The 300 Year Old Gardener

Nice little post: The 300 Year Old Gardener

Old School Garden


‘Every Monday Morning, he must walk about the whole place to observe what needs doing, what is amisse, before he does any other work….Make regular checks on beehives, seed and root boxes; clean, sharpen and repair tools in wett weather and put away every night.

Stir heaps of dung and mould; clip hedges, mow lawns, prune fruit and murral trees and vines when stated.

Ask every night what rootes, salading, garnishing wil be needed next day, and bring it to Cook in the morning and informe her from time to time what garden provision and fruite is ripe and in season to be spent….

Gather and bring in all fruit… He may not dispose of any fruit or sell any vegetables, flowers or plants without first asking leave of master or mistress. He must show broken and worn out tools to the master before buying new ones.’

John Evelyn- Directions…

View original post 17 more words


About Lancelot Capability Brown

Hello and Welcome to my Lancelot ‘Capability’ Brown blog! I thrive on the richness and diversity found within our historic gardens and landscapes and I hope through this blog to paint a picture of Lancelot Brown’s 18th Century world, his landscapes and life. I’d like this blog to spread the Brownian word far and wide, so please join in, suggest post subjects, send in potential articles or links to anything and everything with 'Capability'. I’ll also be looking forward to the Capability Brown Tercentenary Celebration of his birth in 2016, and look forward to an incredible year where the work of Brown can receive more praise and recognition than ever before. I've also launched a Twitter account under the title of @Brown2016 where for the next few years I plan to help spread the word and at the very least play my part in the build-up to a special year for all who enjoy landscape gardening in its true form. All views are my own and do not represent those of any organisation.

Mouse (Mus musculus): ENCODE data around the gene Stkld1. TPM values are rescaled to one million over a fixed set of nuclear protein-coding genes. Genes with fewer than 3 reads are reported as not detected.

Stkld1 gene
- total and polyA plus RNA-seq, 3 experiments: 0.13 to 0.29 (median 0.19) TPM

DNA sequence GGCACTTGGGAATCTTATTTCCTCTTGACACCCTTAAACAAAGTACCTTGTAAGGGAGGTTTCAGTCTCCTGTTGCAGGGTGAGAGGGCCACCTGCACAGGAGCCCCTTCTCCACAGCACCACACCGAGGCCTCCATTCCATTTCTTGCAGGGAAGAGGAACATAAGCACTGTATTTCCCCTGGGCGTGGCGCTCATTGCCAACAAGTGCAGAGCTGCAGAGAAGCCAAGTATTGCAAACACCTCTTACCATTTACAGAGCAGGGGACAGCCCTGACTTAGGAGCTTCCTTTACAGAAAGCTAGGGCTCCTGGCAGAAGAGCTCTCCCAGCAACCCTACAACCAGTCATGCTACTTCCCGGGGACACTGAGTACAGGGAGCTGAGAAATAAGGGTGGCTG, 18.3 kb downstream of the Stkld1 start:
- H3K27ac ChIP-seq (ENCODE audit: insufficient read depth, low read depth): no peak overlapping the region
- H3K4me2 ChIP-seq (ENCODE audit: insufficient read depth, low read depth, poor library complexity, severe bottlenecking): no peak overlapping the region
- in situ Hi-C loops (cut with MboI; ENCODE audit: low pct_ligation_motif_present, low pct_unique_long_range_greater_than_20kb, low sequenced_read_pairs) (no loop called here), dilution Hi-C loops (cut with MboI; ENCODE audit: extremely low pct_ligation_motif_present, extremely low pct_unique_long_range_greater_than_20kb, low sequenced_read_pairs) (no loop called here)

This entry was posted in Brown: Latest News and Posts. Bookmark the permalink.

Constructive comments welcomed!

Fill in your details below or click an icon to log in: Logo

You are commenting using your account. Log Out /  Change )

Google photo

You are commenting using your Google account. Log Out /  Change )

Twitter picture

You are commenting using your Twitter account. Log Out /  Change )

Facebook photo

You are commenting using your Facebook account. Log Out /  Change )

Connecting to %s